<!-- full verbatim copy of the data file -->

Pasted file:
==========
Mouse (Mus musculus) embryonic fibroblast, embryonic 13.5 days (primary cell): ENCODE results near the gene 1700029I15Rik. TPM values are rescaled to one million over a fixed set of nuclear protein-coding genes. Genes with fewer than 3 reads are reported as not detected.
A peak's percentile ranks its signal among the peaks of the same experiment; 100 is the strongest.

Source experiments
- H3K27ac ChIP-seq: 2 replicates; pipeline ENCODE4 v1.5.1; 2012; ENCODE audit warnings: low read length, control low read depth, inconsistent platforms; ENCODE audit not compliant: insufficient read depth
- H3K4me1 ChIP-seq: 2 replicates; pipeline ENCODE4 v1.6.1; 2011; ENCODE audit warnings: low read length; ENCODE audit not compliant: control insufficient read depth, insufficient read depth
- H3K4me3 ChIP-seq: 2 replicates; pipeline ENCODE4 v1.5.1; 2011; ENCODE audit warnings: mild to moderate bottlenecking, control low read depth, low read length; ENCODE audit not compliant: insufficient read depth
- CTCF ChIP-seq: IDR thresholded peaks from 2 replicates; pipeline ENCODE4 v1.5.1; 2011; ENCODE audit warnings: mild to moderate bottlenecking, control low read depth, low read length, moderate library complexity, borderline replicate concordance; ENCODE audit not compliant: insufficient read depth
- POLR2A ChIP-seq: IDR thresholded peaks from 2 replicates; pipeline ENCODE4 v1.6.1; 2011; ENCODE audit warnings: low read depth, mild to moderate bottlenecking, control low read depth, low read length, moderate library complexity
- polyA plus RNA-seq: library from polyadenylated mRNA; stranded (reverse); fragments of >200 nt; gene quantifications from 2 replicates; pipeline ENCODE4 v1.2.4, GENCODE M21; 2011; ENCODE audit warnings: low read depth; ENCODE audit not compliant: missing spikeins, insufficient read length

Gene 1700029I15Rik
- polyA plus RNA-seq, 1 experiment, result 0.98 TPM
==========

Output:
Mouse (Mus musculus) embryonic fibroblast, embryonic 13.5 days (primary cell): ENCODE results near the gene 1700029I15Rik. TPM values are rescaled to one million over a fixed set of nuclear protein-coding genes. Genes with fewer than 3 reads are reported as not detected.
A peak's percentile ranks its signal among the peaks of the same experiment; 100 is the strongest.

Source experiments
- H3K27ac ChIP-seq: 2 replicates; pipeline ENCODE4 v1.5.1; 2012; ENCODE audit warnings: low read length, control low read depth, inconsistent platforms; ENCODE audit not compliant: insufficient read depth
- H3K4me1 ChIP-seq: 2 replicates; pipeline ENCODE4 v1.6.1; 2011; ENCODE audit warnings: low read length; ENCODE audit not compliant: control insufficient read depth, insufficient read depth
- H3K4me3 ChIP-seq: 2 replicates; pipeline ENCODE4 v1.5.1; 2011; ENCODE audit warnings: mild to moderate bottlenecking, control low read depth, low read length; ENCODE audit not compliant: insufficient read depth
- CTCF ChIP-seq: IDR thresholded peaks from 2 replicates; pipeline ENCODE4 v1.5.1; 2011; ENCODE audit warnings: mild to moderate bottlenecking, control low read depth, low read length, moderate library complexity, borderline replicate concordance; ENCODE audit not compliant: insufficient read depth
- POLR2A ChIP-seq: IDR thresholded peaks from 2 replicates; pipeline ENCODE4 v1.6.1; 2011; ENCODE audit warnings: low read depth, mild to moderate bottlenecking, control low read depth, low read length, moderate library complexity
- polyA plus RNA-seq: library from polyadenylated mRNA; stranded (reverse); fragments of >200 nt; gene quantifications from 2 replicates; pipeline ENCODE4 v1.2.4, GENCODE M21; 2011; ENCODE audit warnings: low read depth; ENCODE audit not compliant: missing spikeins, insufficient read length

Gene 1700029I15Rik
- polyA plus RNA-seq, 1 experiment, result 0.98 TPM